Helpforce Cymru Manager, Fiona Liddell shares insights from a study of crisis intervention care.
Years ago I was Joint Warden of a retreat centre and was often delighted and amazed at the transformation we saw in people who stayed, whether for a few nights or more. People arrived with the ‘baggage’ of daily life but left with a lighter metaphorical load, having connected, or reconnected, with other people, with nature, with history, with God, with a wider vision, or whatever.
So I was interested to come across a study* of a charity retreat centre in New Zealand which focussed on supporting people in psychological distress. It may sound like a rather niche topic, but the concluding insights are, I think, far reaching. It gives us better understanding of the potential of non-clinical, comprehensive support from a voluntary organisation.
The charity in question provides crisis respite. The research aimed to develop a theory as to how such respite supports people who are experiencing distress, identifying not only key outcomes but also the factors and mechanisms to explain how these outcomes were achieved.
Discussion about how to support people in crisis often centres around the need for expanding and improving clinical mental health services. Many people, however, do not need clinical treatments but do need more than a phonecall to a crisis helpline. Respite can be an effective option.
A SPECTRUM OF RESPONSE
Taranaki Retreat (the Retreat) offers a comprehensive and flexible service including practical and emotional support from a support worker, optional activities such as pilates, gardening, arts and crafts and follow up contact and support for a limited period after a guest has left (service users are referred to here as ‘guests’). Stays are usually five or ten days but can be longer and are free of charge to guests, being funded through charitable resources, including voluntary donations. The Retreat is not able to cater for people with acute mental illness such as psychosis, or those with substance related issues.
MECHANISMS FOR CHANGE
Five inter-related outcomes for Retreat guests were identified: reduced emotional distress, reduced suicidal feelings and restored clarity of thought were the most prevalent. Also improved sleep and restored daily functioning in the case of those who reported dysfunction related to sleep or daily functioning (such as ability to drive or to study) at the start of their stay. Collectively these outcomes represented a resolution to an individual’s crisis.
What is interesting to me is the findings of the study in relation to five underlying mechanisms for change: ‘providing time out’ and ‘interruption of unhelpful behaviours’ both resulting from being able to remove oneself from what is unhelpful. The other three have more to do with the quality of the new environment ‘acknowledgement of distress’, ‘offers of genuine care’ and ‘the presence of allies’.
THE DISTINCTIVE VALUE OF VOLUNTARY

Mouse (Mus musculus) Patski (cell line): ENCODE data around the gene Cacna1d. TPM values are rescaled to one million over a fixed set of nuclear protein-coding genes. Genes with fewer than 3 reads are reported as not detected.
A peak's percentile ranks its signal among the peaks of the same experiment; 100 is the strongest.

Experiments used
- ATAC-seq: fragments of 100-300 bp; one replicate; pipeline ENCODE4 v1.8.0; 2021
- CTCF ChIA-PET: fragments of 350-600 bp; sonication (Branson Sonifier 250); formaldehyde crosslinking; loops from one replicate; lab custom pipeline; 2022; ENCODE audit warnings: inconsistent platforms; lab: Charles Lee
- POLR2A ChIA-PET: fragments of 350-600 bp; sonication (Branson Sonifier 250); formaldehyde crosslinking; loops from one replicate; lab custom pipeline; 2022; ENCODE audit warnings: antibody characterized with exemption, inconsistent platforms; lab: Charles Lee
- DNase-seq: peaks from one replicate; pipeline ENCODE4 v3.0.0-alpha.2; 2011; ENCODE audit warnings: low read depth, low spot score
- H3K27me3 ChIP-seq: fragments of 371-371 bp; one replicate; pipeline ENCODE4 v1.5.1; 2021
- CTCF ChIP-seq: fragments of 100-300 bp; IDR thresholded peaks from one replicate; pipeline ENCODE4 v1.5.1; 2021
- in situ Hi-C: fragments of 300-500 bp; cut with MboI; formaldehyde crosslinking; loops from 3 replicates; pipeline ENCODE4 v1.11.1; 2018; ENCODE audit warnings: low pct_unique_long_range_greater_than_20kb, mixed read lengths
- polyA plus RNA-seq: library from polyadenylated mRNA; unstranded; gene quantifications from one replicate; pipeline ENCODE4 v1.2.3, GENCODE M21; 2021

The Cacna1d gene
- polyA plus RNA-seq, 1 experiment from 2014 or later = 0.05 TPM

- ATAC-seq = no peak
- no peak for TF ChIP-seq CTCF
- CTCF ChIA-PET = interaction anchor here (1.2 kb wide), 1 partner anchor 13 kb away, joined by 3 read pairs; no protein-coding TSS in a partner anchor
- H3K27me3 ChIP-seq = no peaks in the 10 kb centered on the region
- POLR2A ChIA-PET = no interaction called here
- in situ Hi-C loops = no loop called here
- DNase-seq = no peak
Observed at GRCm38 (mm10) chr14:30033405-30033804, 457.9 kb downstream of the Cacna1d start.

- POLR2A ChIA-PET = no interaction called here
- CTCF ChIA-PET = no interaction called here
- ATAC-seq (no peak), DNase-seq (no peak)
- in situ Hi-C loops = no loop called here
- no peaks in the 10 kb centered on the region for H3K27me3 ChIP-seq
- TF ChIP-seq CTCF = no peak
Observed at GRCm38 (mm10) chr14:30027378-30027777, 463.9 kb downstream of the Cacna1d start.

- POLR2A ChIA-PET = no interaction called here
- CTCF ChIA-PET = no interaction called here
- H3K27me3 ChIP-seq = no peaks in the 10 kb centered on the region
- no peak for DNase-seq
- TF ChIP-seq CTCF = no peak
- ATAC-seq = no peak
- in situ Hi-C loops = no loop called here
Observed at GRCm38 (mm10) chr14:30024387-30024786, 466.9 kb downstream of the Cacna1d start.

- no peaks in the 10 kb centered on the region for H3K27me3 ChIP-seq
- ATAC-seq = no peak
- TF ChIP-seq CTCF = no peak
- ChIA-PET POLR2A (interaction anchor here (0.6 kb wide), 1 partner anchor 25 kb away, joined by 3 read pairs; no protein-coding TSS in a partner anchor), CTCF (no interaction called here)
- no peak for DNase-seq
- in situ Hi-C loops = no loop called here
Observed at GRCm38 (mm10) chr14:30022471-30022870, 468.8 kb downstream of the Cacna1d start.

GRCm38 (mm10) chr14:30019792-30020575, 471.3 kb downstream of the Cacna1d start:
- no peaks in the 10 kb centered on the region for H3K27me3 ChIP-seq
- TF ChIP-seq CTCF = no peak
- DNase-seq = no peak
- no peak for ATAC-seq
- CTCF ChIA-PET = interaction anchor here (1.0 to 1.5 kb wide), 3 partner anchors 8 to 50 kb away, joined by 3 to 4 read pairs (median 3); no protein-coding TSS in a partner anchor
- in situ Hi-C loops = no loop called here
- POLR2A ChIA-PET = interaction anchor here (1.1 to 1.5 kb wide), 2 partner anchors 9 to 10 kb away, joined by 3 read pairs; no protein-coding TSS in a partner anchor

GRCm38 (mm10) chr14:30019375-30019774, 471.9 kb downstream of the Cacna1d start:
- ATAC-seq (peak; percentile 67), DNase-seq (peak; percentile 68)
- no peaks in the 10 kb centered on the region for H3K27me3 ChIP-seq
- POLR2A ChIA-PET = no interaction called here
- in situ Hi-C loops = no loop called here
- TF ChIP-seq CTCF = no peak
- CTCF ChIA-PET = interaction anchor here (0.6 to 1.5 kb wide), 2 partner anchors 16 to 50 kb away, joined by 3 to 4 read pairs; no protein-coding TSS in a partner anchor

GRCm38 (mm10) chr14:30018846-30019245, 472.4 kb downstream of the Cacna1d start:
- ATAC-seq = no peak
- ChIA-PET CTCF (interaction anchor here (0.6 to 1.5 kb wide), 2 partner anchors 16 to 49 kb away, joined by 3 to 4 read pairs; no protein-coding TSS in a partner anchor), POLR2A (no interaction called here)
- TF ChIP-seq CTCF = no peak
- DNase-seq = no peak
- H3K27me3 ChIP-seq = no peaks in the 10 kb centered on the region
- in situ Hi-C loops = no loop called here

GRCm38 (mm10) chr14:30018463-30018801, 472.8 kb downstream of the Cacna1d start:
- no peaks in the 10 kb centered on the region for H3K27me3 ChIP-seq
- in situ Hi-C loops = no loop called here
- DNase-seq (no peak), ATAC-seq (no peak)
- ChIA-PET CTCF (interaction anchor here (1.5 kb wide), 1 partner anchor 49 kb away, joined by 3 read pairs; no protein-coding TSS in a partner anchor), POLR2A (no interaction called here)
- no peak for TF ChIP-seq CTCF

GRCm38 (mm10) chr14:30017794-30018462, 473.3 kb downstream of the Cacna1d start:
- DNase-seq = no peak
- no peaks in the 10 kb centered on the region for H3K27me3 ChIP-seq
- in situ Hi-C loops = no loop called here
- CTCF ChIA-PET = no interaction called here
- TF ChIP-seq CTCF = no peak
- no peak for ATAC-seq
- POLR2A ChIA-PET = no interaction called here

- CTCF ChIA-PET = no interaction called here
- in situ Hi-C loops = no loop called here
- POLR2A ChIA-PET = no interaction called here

Staff members’ non-professional status, and the support of volunteers added to the perception that care was motivate by genuine desire to help. The fact that staff, volunteers and financial donors chose to support as they did, was felt to be ‘humbling’ and increased motivation for recovery.
Having staff and volunteers around who were easy to relate to, often sharing their own experiences and who presented in an informal manner, added to feelings of being valued, understood and of ‘being in the presence of allies’ and this was often in contrast to guests’ experience of formal mental health services. The sense of supportive ‘allies’ extended to a degree, but not universally, to other guests as well.
A distinctive hallmark of voluntary organisations is their more holistic, flexible and value driven approach, compared to statutory services.
This fascinating study, which I have summarised here only briefly, concluded that ‘…both the volunteer aspect and the non-professional aspect appear to bring distinct and important advantages. Volunteers are not merely a useful addition, or a source of free labour – they are central to positive outcomes.’
So we must not fall into the trap of thinking that professional care is the only care that counts. If this study makes the case for good, non-professional crisis services, what other areas of health care might also perhaps be actually better delivered by non-professional staff or volunteers? And how do we ensure these services are more widely available and that they are connected into mainstream provision?
ABOUT HELPFORCE CYMRU
Helpforce Cymru is working with Third Sector Support Wales (WCVA and 19 CVCs), Welsh Government and other partners to develop the potential of volunteering to support health and social care services in Wales.
*Reference: ‘The provision of comprehensive crisis intervention by a charitable organisation: findings from a realist evaluation’. Magill R, Collings, S, Jenkin G (2023) in Voluntary Sector Review Vol 14 No 1.March 2023.